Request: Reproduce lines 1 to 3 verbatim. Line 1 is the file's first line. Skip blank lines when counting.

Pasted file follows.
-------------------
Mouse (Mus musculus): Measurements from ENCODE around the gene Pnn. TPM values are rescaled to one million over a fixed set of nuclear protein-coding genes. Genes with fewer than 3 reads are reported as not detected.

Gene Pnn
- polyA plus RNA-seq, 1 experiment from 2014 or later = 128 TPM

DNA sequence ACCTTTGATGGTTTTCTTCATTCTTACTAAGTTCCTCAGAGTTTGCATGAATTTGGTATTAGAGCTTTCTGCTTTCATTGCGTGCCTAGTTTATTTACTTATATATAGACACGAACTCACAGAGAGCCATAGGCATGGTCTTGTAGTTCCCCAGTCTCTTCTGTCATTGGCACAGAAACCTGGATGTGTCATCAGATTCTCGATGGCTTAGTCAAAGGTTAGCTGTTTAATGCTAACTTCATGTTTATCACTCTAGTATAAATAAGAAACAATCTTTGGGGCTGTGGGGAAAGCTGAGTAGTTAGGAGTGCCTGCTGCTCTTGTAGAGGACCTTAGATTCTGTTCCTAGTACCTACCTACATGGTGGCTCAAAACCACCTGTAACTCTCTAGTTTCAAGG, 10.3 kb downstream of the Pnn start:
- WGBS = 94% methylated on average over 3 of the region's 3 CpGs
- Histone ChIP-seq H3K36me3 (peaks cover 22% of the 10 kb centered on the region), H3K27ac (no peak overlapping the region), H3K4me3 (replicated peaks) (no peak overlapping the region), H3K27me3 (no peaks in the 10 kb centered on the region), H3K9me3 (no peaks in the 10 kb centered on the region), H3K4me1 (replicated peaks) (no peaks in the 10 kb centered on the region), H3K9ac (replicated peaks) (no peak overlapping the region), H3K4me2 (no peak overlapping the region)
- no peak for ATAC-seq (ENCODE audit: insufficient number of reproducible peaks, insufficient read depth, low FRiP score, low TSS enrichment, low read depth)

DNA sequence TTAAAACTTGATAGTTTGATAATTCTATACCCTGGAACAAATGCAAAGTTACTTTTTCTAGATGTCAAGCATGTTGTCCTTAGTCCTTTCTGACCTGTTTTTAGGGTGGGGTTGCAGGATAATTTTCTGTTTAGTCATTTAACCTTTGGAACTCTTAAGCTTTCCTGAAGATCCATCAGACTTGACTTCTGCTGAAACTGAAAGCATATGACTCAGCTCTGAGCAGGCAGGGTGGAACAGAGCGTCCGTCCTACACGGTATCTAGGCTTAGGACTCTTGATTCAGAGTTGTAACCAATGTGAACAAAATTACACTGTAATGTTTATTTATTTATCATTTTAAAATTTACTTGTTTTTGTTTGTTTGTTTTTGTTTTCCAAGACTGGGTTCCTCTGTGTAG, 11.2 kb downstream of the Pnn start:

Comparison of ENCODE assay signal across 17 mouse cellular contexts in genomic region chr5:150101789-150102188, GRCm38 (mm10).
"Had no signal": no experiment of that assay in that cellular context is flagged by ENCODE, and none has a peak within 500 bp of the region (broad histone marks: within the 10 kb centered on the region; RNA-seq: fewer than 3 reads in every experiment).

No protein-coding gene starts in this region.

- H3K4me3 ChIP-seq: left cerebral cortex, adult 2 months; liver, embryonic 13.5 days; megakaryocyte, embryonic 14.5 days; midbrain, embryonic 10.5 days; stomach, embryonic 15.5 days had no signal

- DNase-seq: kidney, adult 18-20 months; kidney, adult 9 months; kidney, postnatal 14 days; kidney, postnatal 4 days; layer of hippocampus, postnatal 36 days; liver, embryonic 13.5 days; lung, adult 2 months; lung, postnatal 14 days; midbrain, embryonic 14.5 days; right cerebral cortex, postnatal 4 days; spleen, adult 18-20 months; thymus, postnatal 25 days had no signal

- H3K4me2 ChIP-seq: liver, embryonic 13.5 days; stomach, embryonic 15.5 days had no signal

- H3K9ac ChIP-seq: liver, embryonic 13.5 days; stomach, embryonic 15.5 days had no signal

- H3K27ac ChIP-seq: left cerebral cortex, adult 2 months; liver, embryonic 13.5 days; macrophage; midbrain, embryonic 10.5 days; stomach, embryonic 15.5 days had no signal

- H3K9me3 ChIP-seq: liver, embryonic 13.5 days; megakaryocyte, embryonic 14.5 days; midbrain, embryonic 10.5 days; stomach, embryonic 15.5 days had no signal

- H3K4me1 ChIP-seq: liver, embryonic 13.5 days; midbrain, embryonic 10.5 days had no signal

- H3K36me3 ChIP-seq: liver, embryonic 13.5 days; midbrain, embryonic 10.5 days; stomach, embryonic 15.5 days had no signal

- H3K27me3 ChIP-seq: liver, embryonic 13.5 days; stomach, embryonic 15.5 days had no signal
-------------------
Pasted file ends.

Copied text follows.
Mouse (Mus musculus): Measurements from ENCODE around the gene Pnn. TPM values are rescaled to one million over a fixed set of nuclear protein-coding genes. Genes with fewer than 3 reads are reported as not detected.

Gene Pnn
- polyA plus RNA-seq, 1 experiment from 2014 or later = 128 TPM